So perhaps the e-yuan push is motivated by technological factors and a desire to leverage new decentralised blockchain technologies? Well no. As Chorzempa identifies, Chinese central bankers have publicly rejected the use of blockchain as a basis for their e-yuan because it cannot handle the transaction volume they anticipate.

So what then is impetus for going ahead with a CBDC, if currency and payments are already digital, the PBOC already has the capacity to obtain data from fintechs it has brought into line and blockchain is not the attraction, asks Chorzempa?

Ultimately, as we have stressed for a long time, it’s all about expanding access to the central bank balance sheet to non-bank entities. But since opening up the balance sheet too much is also a recipe for cost transfer to the government, the road ahead seems focused on a two-tier system where the PBOC authorises and supervises intermediaries, starting with banks.

That again begs the question: how is it really all that different to what we have now?

Chorzempa suggests the only real difference is that the e-yuan, unlike bank deposit money, will not pay any interest on money held in e-yuan wallets, which works in a system where banks can offer attractive interest rates to lure funding. He also believes the PBOC might be inclined to help help mask customer identities details from retailers by using encryption.

But if that’s the model that’s to catch on in the rest of the world -- especially one that is already partial to negative rates on bank deposits or short-term government securities -- it introduces a hugely destabilising force in the financial system, since it creates a climate where the central bank competes directly with the banks it licenses.

In a negative interest world, this disintermediation risk can only be mitigated by a strict cap on the value of balances anyone can hold as CBDC or by matching the negative rate environment. But to police such a cap, the centralised system would require more information about its users, not less.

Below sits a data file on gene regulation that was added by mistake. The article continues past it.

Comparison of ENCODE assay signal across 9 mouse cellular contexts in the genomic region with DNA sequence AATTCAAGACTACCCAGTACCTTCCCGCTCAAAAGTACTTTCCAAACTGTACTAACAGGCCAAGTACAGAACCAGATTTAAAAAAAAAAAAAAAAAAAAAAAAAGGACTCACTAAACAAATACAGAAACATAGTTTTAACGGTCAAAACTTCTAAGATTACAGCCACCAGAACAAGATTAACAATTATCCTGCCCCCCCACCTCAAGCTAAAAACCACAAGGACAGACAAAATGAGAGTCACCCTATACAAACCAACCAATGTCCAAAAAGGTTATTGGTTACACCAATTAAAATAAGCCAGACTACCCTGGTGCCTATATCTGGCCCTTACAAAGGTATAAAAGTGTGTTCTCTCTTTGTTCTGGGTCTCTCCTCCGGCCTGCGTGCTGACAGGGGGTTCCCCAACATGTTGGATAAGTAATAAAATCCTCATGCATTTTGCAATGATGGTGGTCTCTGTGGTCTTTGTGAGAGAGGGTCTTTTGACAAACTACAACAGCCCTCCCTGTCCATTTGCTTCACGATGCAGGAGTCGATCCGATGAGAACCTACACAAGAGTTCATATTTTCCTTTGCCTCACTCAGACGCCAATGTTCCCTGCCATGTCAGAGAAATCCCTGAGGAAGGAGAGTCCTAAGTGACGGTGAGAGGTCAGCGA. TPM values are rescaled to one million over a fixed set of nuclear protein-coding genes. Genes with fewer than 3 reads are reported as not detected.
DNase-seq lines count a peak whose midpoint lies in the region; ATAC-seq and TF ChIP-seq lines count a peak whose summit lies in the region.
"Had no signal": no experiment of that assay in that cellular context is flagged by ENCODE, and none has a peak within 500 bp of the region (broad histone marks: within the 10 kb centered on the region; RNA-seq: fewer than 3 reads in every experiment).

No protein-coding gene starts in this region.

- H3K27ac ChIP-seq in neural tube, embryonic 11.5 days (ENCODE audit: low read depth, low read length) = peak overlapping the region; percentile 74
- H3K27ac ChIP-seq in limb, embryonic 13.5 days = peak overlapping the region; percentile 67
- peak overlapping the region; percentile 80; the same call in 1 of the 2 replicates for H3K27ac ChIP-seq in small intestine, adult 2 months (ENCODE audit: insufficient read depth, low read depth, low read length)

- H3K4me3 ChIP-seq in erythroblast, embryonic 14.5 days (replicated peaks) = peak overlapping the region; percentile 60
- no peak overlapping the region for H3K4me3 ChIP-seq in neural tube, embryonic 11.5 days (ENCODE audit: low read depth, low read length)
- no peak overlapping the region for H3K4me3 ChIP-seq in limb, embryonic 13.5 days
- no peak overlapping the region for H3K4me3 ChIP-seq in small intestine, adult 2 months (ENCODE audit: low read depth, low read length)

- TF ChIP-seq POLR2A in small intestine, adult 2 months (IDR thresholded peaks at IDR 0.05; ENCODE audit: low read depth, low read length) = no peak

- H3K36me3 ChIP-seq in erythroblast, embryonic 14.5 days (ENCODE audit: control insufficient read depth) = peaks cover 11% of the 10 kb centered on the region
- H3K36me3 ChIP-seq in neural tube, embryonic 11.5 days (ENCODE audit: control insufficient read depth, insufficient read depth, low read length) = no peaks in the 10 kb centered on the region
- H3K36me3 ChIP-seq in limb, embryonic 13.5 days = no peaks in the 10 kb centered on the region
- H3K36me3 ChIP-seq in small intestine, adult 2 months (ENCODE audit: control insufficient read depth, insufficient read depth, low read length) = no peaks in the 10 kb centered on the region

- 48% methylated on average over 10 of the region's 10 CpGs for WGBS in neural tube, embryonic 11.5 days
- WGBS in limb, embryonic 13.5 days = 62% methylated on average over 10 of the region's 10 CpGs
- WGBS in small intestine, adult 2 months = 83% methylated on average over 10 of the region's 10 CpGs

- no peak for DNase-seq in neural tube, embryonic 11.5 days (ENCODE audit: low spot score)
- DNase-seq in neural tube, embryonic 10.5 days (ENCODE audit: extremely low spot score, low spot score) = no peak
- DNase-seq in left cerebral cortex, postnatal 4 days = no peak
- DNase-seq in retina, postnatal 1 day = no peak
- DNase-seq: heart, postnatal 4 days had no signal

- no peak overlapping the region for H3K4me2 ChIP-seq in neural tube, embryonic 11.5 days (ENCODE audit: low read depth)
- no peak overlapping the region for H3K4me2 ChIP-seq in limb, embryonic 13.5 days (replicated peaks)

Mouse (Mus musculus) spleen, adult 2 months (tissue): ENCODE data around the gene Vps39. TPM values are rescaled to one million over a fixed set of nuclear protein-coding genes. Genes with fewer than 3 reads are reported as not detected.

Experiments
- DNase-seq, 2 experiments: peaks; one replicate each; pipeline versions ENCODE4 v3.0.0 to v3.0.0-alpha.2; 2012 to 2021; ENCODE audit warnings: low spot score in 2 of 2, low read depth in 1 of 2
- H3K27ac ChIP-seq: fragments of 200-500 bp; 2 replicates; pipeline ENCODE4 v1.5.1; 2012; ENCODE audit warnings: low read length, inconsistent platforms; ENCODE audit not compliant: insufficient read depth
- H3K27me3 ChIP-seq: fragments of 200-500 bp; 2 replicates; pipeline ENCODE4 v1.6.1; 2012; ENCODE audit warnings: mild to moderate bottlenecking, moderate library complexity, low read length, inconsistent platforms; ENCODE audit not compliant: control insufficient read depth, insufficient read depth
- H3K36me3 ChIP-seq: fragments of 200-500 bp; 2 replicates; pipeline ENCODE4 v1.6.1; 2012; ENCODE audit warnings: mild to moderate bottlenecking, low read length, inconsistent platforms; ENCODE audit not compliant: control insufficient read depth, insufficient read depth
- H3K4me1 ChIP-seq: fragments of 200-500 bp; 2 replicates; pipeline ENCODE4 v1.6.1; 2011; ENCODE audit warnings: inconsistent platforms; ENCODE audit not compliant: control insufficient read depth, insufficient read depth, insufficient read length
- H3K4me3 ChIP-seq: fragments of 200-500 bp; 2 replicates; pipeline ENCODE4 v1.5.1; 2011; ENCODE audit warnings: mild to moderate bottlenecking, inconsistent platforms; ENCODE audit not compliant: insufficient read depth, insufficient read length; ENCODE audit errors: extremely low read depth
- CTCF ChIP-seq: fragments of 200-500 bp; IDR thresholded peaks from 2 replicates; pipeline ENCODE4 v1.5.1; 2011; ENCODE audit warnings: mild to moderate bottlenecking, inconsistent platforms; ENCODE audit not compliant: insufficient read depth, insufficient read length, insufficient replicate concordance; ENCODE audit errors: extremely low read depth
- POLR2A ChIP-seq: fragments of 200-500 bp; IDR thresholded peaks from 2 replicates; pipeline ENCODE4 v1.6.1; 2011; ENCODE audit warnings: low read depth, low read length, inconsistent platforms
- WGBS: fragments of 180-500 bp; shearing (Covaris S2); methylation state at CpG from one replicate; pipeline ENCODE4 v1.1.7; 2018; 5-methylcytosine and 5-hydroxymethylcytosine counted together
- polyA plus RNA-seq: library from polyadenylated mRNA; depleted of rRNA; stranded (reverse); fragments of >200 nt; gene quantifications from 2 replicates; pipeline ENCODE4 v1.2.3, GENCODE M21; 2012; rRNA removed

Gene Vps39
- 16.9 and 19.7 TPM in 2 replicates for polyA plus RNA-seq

In that sense, the true disruptive force being peddled by China isn’t access to a superior payment infrastructure, but rather to a system that can facilitate interest rate arbitrage, and in so doing suck dollar funding away from the Western financial system (at a below market rate) . The other main benefit is then using that well-funded framework to create, in the words of Chorzempa, “an alternative, sanctions-proof set of financial infrastructure and currency arrangements”.

We can see why central bankers might be worried about this since it is a bit of Kobayashi Maru situation. If they don’t emulate the system, dollar-funding could be sucked out of the Western financial system in a feedback loop that depreciates the dollar in favour of the yuan (although there are obviously other factors that come into play, such as trust in the Chinese financial system over more Western ones). If they do emulate, the Western financial system could see their own central banks defunding their own banking network, at the same time as adopting ever more centralised and state-directed practices which -- under their own AML/KYC frameworks -- would force them into ever greater surveillance of their population.

Either way, the situation benefits China. And neither pathway diminishes the attraction of the sanctioned (i.e. the financially deplatformed) to buy into a parallel financial-network system where their ways are tolerated rather than penalised.

But framing the conversation as a technological challenge is nonsensical. All it does is detract from the very real downsides of overly centralised systems and the true nature of the competition at hand, which is a function of interest-rate arbitrage, the sort of privacy users value more (privacy from the state or from data-mining merchants and other private sector entities), and the question of whether deplatforming is effective at all.

Related links:The vanishing billionaire: how Jack Ma fell foul of Xi Jinping - FT